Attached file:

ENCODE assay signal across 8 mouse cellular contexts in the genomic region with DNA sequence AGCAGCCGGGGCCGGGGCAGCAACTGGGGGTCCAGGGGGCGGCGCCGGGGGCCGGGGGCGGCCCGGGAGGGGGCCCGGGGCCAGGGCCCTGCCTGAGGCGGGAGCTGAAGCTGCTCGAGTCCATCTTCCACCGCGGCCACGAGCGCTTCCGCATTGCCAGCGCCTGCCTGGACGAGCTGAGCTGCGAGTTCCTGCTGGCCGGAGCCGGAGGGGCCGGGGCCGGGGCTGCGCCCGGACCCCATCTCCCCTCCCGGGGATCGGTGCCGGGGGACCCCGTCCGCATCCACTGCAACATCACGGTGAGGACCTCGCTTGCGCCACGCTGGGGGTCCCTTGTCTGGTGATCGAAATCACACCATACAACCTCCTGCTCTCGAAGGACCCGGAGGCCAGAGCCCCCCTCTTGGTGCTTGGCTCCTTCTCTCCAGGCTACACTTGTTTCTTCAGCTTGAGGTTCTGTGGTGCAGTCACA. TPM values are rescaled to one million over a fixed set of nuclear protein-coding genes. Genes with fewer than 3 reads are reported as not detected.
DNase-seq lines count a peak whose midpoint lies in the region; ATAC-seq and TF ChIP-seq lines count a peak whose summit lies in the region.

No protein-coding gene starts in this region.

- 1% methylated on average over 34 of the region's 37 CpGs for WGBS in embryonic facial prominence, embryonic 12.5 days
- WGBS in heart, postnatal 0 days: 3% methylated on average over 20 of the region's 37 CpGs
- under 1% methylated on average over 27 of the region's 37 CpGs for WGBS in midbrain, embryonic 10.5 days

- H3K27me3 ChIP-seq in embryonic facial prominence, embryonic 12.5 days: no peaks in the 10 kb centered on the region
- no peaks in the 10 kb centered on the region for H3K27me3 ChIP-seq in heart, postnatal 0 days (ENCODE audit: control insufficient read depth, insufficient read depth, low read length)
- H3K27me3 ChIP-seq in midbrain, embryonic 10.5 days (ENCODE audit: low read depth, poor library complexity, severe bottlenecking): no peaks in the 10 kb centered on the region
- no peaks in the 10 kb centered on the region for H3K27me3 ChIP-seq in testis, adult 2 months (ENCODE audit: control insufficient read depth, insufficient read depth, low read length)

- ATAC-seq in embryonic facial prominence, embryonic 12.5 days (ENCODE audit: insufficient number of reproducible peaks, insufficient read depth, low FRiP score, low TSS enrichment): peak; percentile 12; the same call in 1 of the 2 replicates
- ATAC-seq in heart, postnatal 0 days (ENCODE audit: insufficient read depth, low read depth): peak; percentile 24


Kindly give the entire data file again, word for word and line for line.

ENCODE assay signal across 8 mouse cellular contexts in the genomic region with DNA sequence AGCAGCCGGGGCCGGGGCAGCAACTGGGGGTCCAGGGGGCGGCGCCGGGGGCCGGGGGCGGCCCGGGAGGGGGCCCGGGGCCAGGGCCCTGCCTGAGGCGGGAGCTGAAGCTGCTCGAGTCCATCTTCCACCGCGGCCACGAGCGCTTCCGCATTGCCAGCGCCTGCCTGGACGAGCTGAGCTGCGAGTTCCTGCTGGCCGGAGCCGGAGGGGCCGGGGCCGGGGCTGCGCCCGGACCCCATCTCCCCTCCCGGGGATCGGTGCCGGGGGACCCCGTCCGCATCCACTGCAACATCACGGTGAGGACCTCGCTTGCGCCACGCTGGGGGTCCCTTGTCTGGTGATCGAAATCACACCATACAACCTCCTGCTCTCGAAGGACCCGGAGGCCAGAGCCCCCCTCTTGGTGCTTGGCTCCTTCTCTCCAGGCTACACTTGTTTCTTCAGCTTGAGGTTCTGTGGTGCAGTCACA. TPM values are rescaled to one million over a fixed set of nuclear protein-coding genes. Genes with fewer than 3 reads are reported as not detected.
DNase-seq lines count a peak whose midpoint lies in the region; ATAC-seq and TF ChIP-seq lines count a peak whose summit lies in the region.

No protein-coding gene starts in this region.

- 1% methylated on average over 34 of the region's 37 CpGs for WGBS in embryonic facial prominence, embryonic 12.5 days
- WGBS in heart, postnatal 0 days: 3% methylated on average over 20 of the region's 37 CpGs
- under 1% methylated on average over 27 of the region's 37 CpGs for WGBS in midbrain, embryonic 10.5 days

- H3K27me3 ChIP-seq in embryonic facial prominence, embryonic 12.5 days: no peaks in the 10 kb centered on the region
- no peaks in the 10 kb centered on the region for H3K27me3 ChIP-seq in heart, postnatal 0 days (ENCODE audit: control insufficient read depth, insufficient read depth, low read length)
- H3K27me3 ChIP-seq in midbrain, embryonic 10.5 days (ENCODE audit: low read depth, poor library complexity, severe bottlenecking): no peaks in the 10 kb centered on the region
- no peaks in the 10 kb centered on the region for H3K27me3 ChIP-seq in testis, adult 2 months (ENCODE audit: control insufficient read depth, insufficient read depth, low read length)

- ATAC-seq in embryonic facial prominence, embryonic 12.5 days (ENCODE audit: insufficient number of reproducible peaks, insufficient read depth, low FRiP score, low TSS enrichment): peak; percentile 12; the same call in 1 of the 2 replicates
- ATAC-seq in heart, postnatal 0 days (ENCODE audit: insufficient read depth, low read depth): peak; percentile 24